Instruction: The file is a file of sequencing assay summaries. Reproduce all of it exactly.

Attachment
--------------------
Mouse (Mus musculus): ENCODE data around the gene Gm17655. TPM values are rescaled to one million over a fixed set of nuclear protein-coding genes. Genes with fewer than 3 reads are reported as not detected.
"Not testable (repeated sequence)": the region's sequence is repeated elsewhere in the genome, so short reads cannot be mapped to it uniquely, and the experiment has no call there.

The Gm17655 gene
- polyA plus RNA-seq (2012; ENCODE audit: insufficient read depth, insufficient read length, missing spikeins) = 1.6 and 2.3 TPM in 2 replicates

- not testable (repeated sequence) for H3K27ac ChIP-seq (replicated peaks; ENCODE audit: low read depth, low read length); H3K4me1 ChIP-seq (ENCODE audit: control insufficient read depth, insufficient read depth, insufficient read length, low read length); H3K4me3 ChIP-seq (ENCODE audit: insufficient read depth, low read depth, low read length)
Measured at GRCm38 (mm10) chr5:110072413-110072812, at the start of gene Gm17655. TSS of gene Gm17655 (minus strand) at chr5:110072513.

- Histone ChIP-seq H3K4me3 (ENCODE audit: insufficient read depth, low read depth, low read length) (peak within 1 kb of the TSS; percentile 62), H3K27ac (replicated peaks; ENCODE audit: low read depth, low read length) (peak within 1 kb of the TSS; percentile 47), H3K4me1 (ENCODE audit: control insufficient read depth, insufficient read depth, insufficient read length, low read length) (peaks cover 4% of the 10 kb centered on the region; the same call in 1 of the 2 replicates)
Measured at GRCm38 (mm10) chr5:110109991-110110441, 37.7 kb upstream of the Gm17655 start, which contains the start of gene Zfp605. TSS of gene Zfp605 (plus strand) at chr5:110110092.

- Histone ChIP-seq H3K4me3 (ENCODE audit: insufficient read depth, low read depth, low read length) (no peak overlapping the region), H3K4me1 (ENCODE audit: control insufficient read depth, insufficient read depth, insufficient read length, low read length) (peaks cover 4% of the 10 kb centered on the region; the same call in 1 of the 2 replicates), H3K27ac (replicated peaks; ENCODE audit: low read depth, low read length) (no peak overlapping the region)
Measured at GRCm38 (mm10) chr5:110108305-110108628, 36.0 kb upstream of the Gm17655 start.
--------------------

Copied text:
Mouse (Mus musculus): ENCODE data around the gene Gm17655. TPM values are rescaled to one million over a fixed set of nuclear protein-coding genes. Genes with fewer than 3 reads are reported as not detected.
"Not testable (repeated sequence)": the region's sequence is repeated elsewhere in the genome, so short reads cannot be mapped to it uniquely, and the experiment has no call there.

The Gm17655 gene
- polyA plus RNA-seq (2012; ENCODE audit: insufficient read depth, insufficient read length, missing spikeins) = 1.6 and 2.3 TPM in 2 replicates

- not testable (repeated sequence) for H3K27ac ChIP-seq (replicated peaks; ENCODE audit: low read depth, low read length); H3K4me1 ChIP-seq (ENCODE audit: control insufficient read depth, insufficient read depth, insufficient read length, low read length); H3K4me3 ChIP-seq (ENCODE audit: insufficient read depth, low read depth, low read length)
Measured at GRCm38 (mm10) chr5:110072413-110072812, at the start of gene Gm17655. TSS of gene Gm17655 (minus strand) at chr5:110072513.

- Histone ChIP-seq H3K4me3 (ENCODE audit: insufficient read depth, low read depth, low read length) (peak within 1 kb of the TSS; percentile 62), H3K27ac (replicated peaks; ENCODE audit: low read depth, low read length) (peak within 1 kb of the TSS; percentile 47), H3K4me1 (ENCODE audit: control insufficient read depth, insufficient read depth, insufficient read length, low read length) (peaks cover 4% of the 10 kb centered on the region; the same call in 1 of the 2 replicates)
Measured at GRCm38 (mm10) chr5:110109991-110110441, 37.7 kb upstream of the Gm17655 start, which contains the start of gene Zfp605. TSS of gene Zfp605 (plus strand) at chr5:110110092.

- Histone ChIP-seq H3K4me3 (ENCODE audit: insufficient read depth, low read depth, low read length) (no peak overlapping the region), H3K4me1 (ENCODE audit: control insufficient read depth, insufficient read depth, insufficient read length, low read length) (peaks cover 4% of the 10 kb centered on the region; the same call in 1 of the 2 replicates), H3K27ac (replicated peaks; ENCODE audit: low read depth, low read length) (no peak overlapping the region)
Measured at GRCm38 (mm10) chr5:110108305-110108628, 36.0 kb upstream of the Gm17655 start.